Stanford GSB | Ms. Top Firm Consulting
GMAT 710, GPA 3.7
Harvard | Mr. Green Energy Revolution
GMAT 740, GPA 3.4
INSEAD | Mr. Truth
GMAT 670, GPA 3.2
INSEAD | Mr. Powerlifting President
GMAT 750, GPA 8.1/10
Harvard | Mr. Mojo
GMAT 720, GPA 3.3
Ross | Mr. Law To MBA
GRE 321, GPA 3.77
Stanford GSB | Mr. Failed Startup Founder
GMAT 740, GPA 4
Wharton | Mr. African Impact
GMAT 720, GPA 3.8
Harvard | Mr. Sommelier
GMAT 710, GPA 3.62
Wharton | Mr. MBA When Ready
GMAT 700 (expected), GPA 2.1
Kellogg | Mr. Danish Raised, US Based
GMAT 710, GPA 10.6 out of 12
Kellogg | Mr. AVP Healthcare
GRE 332, GPA 3.3
HEC Paris | Mr. Strategy & Intelligence
GMAT 600 - 650 (estimated), GPA 4.0
Harvard | Ms. Analytical Leader
GMAT 760, GPA 3.9
Stanford GSB | Mr. Technopreneur
GRE 328, GPA 3.2
Harvard | Mr. Schoolmaster
GMAT 710 (to re-take), GPA 3.5 (Converted from UK)
INSEAD | Mr. Sustainability PM
GRE 335, GPA 3.5
Cambridge Judge Business School | Ms. Story-Teller To Data-Cruncher
GMAT 700 (anticipated), GPA 3.5 (converted from Australia)
Kellogg | Mr. Operator
GMAT 740, GPA 4.17/4.3
INSEAD | Mr. Business Manager
GMAT 750, GPA 3.0
Berkeley Haas | Mr. Army Marketing
GRE 327, GPA 3.8
Harvard | Mr. STEM Minor
GMAT 740, GPA 3.78
HEC Paris | Mr. Productivity Focused
GMAT 700, GPA 3.6
MIT Sloan | Mr. Energy Transition
GMAT 760, GPA 3.95
Stanford GSB | Mr. MBB to PM
GRE 338, GPA 4.0
McCombs School of Business | Mr. CRE
GMAT 625, GPA 3.4
Emory Goizueta | Mr. Tech Engineer
GRE 310, GPA 4.0

What Happens When You Apply To Booth

Stacey Kole, deputy dean of the full-time MBA program at Booth.

This year’s questions seem more straightforward. Applicants are asked to write 300-word maximum answers to the following:

* Why are you pursuing a full-time MBA at this point in your life?

* Define your short and long term career goals post MBA.

* What is it about Chicago Booth that is going to help you reach your goals?

Then, you’re asked to write up to 750 words based on the following statement: “Chicago Booth is a place that challenges its students to stretch and take risks that they might not take elsewhere. Tell us about a time when you took a risk and what you learned from that experience.”


And finally, there is the four-page Powerpoint or PDF that is a required part of the application. Purposely, there’s little guidance on what to do, merely this vague statement: “At Chicago Booth, we teach you how to think rather than what to think. With this in mind, we have provided you with “blank pages” in our application. Knowing that there is not a right or even a preferred answer allows you to demonstrate to the committee your ability to navigate ambiguity and provide information that you believe will support your candidacy for Chicago Booth.”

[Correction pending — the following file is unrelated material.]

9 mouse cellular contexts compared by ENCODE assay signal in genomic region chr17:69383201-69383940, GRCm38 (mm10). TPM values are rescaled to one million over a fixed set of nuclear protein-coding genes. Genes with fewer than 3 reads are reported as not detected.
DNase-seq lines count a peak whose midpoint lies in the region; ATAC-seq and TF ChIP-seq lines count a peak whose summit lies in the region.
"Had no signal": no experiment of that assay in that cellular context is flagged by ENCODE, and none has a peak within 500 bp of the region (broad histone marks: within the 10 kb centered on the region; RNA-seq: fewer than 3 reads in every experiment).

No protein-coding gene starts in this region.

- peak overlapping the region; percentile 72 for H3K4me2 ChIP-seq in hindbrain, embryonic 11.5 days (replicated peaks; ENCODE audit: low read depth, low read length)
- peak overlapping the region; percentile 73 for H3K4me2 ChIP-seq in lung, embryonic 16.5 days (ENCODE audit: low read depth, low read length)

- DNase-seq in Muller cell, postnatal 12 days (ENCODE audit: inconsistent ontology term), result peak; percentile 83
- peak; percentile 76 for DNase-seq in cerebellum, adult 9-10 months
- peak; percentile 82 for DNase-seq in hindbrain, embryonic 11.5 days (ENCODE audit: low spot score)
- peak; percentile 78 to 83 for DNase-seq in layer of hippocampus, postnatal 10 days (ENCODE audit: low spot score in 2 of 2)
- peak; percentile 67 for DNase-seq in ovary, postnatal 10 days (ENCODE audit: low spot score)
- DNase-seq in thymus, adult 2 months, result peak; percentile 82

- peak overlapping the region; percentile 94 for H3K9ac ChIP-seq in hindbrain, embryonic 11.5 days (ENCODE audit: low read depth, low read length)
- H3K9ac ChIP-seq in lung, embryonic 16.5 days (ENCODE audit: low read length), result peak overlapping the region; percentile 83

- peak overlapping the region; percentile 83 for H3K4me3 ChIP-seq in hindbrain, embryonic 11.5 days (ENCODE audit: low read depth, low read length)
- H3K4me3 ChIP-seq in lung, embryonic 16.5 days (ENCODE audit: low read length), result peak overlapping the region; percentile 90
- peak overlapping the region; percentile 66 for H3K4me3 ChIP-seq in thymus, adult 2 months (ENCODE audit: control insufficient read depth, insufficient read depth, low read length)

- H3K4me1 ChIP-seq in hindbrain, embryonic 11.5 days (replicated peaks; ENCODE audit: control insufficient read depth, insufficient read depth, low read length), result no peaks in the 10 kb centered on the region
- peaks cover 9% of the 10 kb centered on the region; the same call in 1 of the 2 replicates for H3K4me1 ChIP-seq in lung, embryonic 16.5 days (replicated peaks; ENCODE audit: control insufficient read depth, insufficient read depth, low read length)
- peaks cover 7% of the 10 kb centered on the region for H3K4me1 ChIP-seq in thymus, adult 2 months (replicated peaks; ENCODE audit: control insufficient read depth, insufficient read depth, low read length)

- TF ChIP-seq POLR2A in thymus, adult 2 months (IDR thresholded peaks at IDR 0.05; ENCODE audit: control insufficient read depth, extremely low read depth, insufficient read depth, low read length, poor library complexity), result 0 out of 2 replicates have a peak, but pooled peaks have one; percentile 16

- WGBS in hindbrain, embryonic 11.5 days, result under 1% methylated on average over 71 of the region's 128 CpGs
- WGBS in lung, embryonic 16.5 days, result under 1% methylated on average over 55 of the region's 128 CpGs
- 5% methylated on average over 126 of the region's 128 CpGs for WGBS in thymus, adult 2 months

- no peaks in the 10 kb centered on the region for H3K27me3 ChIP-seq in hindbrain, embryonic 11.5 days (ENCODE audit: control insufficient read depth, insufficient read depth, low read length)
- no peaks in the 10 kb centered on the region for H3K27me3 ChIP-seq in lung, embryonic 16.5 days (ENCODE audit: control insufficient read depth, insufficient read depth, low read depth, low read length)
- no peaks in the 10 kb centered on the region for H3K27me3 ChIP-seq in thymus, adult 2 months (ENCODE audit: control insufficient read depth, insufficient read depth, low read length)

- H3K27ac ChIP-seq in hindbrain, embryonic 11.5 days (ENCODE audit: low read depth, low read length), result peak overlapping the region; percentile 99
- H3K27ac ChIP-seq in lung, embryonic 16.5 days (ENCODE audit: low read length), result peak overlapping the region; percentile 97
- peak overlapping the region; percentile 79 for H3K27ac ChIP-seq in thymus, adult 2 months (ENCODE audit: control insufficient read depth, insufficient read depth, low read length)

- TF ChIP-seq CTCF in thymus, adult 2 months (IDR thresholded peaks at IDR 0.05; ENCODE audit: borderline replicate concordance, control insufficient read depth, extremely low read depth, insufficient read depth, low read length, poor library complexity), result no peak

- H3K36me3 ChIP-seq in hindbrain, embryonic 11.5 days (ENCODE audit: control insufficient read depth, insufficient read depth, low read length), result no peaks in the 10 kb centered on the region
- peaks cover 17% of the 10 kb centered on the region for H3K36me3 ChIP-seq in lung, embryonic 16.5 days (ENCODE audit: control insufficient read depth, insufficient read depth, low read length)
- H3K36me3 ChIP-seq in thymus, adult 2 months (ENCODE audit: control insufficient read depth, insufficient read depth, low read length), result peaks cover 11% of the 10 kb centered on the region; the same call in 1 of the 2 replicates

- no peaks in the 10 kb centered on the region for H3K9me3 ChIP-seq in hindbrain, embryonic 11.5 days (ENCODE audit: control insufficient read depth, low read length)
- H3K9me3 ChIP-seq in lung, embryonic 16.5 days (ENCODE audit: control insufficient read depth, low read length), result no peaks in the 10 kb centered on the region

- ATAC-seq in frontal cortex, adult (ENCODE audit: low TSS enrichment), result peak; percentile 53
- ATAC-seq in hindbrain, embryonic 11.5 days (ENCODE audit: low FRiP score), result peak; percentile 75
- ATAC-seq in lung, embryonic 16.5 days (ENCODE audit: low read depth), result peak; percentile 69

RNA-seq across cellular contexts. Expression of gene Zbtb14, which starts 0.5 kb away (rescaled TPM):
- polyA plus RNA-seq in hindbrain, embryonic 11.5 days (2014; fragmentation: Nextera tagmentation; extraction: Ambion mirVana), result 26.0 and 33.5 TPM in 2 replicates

It was Ahlm who had the idea for this portion of the application. He jokingly says it came to him when he hit his head on the bathroom sink in his home. “This is an exercise that very much captures the essence of what Booth is about,” he says. “Having an ambiguous problem with many moving parts and being able to come up with a strong compelling solution. It was designed to allow someone to bring an application to life. The Powerpoint adds a lot of color, texture and depth to the application.”

It also apparently turns some applicants off. “It leads some people to not hit send, which is a perfect outcome,” believes Kole. “Because if they are frustrated and feel they don’t know what to do with those four sheets of paper, they are not going to do well here. If that’s too much ambiguity for them, it’s good that they find that out before they apply. A lot of admits say they fell in love with the place through that process.”

An example of successful execution? When Sarah McGinty of the Class of 2010 submitted her Powerpoint slides to gain an acceptance from Booth, each of the four pages was a visual. There were two pictures of her family, a picture of her reading, a poster from a dual-career couples’ event on work/life balance, and then she drew a see-saw with her passions—surfboarding, movies and tennis—on one side. On the other were logos of the different places she had worked.

At Booth, roughly half of the applicants are invited to interview, though this can vary according to the quality of the applicant pool. The admissions staff does little more than one percent of all the interviews. Mostly, they take about 30 to 45 minutes and are done on campus by students or off campus by alumni.  “The interviewers have a fair amount of freedom,” says Ahlm. “It needs to be conversational. We want to make sure there is an honest and open dialogue that takes place.”

Typical questions:

  • What is your motivation to obtain an MBA?
  • What do you really want from my MBA experience?
  • What can you bring to the Chicago Booth community?
  • Why is Booth the right place for you?
  • Can you clearly articulate your career plan and future goals?
  • How do you plan to use the MBA in your career?

About The Author

John A. Byrne is the founder and editor-in-chief of C-Change Media, publishers of Poets&Quants and four other higher education websites. He has authored or co-authored more than ten books, including two New York Times bestsellers. John is the former executive editor of Businessweek, editor-in-chief of Businessweek. com, editor-in-chief of Fast Company, and the creator of the first regularly published rankings of business schools. As the co-founder of CentreCourt MBA Festivals, he hopes to meet you at the next MBA event in-person or online.